“Have a good chat with them, gain their trust, make ’em feel secure ... words, the way you talk to them means a lot ... especially young ones, that’s what they’re looking for.” (Older Aboriginal woman from remote community, Central Australia as quoted in Wilson 2009)
The fundamentals of providing woman-centred care discussed in Chapter 2 apply to all women. This section discusses issues specific to providing appropriate antenatal care for Aboriginal and Torres Strait Islander women.
3.2.1 Individual cultural competenceCultural competence among health professionals is an essential component of clinical competence and is essential to effective communication and cultural security for Aboriginal and Torres Strait Islander people seeking health care. The evidence confirms that health professionals working individually or as members of a multidisciplinary team can effectively enhance their communication skills and cultural competence. A commitment to cultural competence requires a willingness to gain the knowledge, understanding and skills to communicate sensitively and effectively with Aboriginal and Torres Strait Islander people and to acknowledge and respect cultural differences.
Gaining an understanding about one’s own cultural competence involves:
- reflecting on one’s assumptions, attitudes, beliefs and notions of privilege; and
- considering one’s cultural knowledge of women attending for antenatal care in the community (eg health-related beliefs, practices and cultural values and disease incidence and prevalence).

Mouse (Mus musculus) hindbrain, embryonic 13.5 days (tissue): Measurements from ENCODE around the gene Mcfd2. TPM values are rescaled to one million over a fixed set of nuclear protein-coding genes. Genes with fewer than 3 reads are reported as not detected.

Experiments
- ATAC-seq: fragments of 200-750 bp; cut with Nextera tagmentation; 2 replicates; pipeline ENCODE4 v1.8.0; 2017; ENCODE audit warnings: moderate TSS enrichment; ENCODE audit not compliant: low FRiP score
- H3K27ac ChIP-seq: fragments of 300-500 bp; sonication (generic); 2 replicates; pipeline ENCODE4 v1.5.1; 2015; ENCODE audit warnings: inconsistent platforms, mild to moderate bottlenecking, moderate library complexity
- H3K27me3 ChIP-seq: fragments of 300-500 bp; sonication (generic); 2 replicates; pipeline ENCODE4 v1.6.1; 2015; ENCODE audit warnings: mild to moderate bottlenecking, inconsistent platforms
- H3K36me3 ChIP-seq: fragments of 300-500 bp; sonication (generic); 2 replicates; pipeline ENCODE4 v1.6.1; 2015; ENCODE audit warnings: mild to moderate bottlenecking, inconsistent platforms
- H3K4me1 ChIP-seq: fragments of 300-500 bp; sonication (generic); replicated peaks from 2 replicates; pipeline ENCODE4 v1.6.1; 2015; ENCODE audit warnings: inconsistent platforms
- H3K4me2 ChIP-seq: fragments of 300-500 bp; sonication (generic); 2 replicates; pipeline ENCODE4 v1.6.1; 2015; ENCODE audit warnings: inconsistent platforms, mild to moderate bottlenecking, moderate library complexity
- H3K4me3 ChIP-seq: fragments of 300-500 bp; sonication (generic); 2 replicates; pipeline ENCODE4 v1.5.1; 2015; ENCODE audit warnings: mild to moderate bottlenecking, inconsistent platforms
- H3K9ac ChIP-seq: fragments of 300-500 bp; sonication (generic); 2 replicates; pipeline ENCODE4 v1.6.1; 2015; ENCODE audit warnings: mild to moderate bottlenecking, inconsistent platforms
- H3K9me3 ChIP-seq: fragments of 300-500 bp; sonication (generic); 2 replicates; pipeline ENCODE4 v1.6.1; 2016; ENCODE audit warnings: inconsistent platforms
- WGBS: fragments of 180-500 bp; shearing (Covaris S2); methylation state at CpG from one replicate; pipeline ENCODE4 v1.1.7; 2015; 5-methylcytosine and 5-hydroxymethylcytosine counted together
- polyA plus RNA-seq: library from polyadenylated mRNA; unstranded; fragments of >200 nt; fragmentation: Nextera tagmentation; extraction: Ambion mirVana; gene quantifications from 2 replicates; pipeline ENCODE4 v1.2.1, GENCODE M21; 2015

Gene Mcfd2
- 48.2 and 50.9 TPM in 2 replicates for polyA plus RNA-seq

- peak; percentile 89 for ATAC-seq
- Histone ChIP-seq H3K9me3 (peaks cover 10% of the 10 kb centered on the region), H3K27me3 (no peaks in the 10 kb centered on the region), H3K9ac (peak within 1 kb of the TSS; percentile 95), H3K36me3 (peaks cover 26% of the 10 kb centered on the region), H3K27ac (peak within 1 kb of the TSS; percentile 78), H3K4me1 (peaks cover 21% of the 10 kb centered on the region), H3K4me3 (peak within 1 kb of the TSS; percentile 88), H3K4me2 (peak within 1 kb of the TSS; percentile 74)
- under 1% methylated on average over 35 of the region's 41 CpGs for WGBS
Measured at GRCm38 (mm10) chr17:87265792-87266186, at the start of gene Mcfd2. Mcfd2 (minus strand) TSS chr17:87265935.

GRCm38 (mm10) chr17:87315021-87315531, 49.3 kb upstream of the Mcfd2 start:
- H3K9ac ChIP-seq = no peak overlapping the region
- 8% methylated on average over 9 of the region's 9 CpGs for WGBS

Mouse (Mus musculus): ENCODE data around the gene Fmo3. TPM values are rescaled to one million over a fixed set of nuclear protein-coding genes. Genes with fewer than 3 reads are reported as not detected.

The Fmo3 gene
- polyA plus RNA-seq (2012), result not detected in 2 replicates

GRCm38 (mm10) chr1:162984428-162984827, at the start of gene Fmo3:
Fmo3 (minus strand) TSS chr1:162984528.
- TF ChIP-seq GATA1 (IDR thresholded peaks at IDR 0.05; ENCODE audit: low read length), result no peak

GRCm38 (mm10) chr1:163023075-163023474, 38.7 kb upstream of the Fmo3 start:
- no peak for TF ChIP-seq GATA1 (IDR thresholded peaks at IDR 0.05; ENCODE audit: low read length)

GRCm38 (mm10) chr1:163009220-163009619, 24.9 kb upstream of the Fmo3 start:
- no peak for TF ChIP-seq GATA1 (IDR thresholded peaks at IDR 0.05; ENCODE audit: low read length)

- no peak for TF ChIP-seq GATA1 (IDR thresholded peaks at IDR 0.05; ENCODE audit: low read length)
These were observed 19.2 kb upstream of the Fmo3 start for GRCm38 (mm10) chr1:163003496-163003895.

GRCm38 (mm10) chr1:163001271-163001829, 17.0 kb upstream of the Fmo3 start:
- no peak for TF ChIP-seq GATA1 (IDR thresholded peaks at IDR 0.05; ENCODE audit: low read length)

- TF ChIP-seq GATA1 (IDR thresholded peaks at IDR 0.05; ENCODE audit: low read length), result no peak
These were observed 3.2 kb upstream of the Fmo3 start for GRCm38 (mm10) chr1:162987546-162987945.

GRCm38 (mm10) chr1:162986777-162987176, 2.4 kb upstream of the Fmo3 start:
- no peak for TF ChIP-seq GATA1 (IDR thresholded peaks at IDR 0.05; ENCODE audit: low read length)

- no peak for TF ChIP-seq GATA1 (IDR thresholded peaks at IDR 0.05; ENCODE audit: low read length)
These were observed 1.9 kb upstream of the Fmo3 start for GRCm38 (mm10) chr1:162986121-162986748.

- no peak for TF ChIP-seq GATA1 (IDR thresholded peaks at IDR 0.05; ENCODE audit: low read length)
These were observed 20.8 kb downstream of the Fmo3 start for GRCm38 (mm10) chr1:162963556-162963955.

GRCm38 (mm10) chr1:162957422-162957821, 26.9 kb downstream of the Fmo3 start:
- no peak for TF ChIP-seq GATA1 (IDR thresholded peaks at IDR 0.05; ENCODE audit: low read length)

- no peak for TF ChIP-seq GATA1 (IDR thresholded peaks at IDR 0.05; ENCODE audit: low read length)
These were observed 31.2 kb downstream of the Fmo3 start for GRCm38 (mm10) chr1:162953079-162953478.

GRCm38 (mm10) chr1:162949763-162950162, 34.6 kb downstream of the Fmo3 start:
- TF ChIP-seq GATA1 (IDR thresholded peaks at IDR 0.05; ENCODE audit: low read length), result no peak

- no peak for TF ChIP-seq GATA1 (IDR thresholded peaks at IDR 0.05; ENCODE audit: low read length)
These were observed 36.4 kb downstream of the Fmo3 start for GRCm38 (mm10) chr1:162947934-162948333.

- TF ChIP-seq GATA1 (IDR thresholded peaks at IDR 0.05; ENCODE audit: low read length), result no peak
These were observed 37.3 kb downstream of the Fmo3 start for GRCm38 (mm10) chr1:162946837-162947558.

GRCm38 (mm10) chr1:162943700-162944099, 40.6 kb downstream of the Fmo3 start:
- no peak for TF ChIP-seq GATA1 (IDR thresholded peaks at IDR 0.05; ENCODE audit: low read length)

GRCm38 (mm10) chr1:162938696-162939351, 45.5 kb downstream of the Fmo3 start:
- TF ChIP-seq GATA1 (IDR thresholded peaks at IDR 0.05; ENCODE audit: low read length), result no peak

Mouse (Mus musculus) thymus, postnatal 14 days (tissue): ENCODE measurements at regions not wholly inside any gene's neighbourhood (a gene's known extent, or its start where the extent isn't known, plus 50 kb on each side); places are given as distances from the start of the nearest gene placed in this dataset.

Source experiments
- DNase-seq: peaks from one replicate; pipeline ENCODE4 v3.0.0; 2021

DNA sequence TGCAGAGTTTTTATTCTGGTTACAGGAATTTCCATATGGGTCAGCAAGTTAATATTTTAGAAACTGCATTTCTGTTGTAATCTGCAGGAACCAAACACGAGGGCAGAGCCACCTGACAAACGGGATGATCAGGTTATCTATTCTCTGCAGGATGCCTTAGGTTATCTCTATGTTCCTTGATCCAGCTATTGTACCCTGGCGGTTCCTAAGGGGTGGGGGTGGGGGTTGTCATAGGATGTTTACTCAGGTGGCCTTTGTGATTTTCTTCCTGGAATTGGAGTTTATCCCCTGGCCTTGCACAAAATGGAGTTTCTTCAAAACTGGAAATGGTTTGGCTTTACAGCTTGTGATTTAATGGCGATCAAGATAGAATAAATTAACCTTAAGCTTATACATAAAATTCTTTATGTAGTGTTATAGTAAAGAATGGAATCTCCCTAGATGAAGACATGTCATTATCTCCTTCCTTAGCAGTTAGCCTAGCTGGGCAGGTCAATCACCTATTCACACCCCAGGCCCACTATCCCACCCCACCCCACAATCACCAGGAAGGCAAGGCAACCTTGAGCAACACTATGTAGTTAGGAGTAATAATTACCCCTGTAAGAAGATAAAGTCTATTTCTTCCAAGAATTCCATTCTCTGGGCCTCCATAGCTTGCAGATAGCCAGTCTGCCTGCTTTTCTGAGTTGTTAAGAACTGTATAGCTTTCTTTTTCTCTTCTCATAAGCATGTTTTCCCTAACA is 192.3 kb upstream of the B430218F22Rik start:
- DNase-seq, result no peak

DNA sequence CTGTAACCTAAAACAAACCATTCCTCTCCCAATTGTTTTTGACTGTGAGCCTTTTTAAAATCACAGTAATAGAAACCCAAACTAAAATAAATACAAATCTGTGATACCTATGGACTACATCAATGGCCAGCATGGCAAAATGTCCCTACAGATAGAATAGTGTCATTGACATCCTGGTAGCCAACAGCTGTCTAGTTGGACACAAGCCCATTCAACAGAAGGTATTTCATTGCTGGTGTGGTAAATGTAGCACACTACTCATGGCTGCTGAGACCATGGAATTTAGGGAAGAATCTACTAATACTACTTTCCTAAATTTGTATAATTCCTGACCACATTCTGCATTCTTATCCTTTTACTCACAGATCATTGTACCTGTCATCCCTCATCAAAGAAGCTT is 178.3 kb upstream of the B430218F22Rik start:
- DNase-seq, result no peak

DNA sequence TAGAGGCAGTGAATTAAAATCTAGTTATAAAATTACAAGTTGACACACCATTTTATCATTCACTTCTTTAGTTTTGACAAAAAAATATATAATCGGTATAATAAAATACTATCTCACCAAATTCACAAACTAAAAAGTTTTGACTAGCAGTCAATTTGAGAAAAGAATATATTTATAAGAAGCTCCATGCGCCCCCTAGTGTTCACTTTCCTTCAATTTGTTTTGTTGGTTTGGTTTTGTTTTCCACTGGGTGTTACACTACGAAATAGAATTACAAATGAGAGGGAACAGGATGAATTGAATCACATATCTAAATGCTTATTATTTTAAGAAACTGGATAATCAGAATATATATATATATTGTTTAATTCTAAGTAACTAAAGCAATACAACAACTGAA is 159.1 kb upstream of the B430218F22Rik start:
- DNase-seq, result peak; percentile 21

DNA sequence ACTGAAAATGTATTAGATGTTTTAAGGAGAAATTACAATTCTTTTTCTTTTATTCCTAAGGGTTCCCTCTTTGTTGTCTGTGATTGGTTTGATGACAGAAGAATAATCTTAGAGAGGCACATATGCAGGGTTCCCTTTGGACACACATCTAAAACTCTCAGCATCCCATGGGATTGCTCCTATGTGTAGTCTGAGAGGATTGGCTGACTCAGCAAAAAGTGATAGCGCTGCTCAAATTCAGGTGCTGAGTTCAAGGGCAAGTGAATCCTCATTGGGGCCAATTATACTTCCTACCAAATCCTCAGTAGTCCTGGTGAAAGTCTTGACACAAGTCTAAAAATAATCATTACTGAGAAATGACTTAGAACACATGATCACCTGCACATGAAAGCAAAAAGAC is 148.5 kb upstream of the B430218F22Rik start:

3.2.2 Improving women’s experience of antenatal careTaking an individualised approach
Factors that may improve the experience of antenatal care for Aboriginal and Torres Strait Islander women include:
- taking the time to establish rapport and trust with each woman;
- explaining confidentiality and that the woman’s privacy will be respected;
- consulting the woman about whom she would like to be involved in her care;
- having knowledge about the health and social wellbeing of the woman’s community; and
- if necessary, advocating on behalf of the woman so that she receives appropriate care throughout pregnancy.
Involving women in decision-making about their health care during pregnancy has been endorsed as a key feature of good quality maternity care (Chalmers et al 2001)(see Section 2.3). However, there is indirect evidence that, in some settings, Aboriginal and Torres Strait Islander women have fewer opportunities to be involved in decision-making than non-Indigenous women, or than is desirable (Hunt 2003). This may be improved through (Hunt 2003):
- taking steps to improve communication;
- increasing available time;
- improving continuity of carer; and
- having protocols that explicitly endorse shared decision-making.